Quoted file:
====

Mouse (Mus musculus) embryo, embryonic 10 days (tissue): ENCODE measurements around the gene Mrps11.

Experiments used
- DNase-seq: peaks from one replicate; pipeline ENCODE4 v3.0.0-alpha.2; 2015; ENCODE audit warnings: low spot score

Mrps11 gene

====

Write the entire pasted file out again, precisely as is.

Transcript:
Mouse (Mus musculus) embryo, embryonic 10 days (tissue): ENCODE measurements around the gene Mrps11.

Experiments used
- DNase-seq: peaks from one replicate; pipeline ENCODE4 v3.0.0-alpha.2; 2015; ENCODE audit warnings: low spot score

Mrps11 gene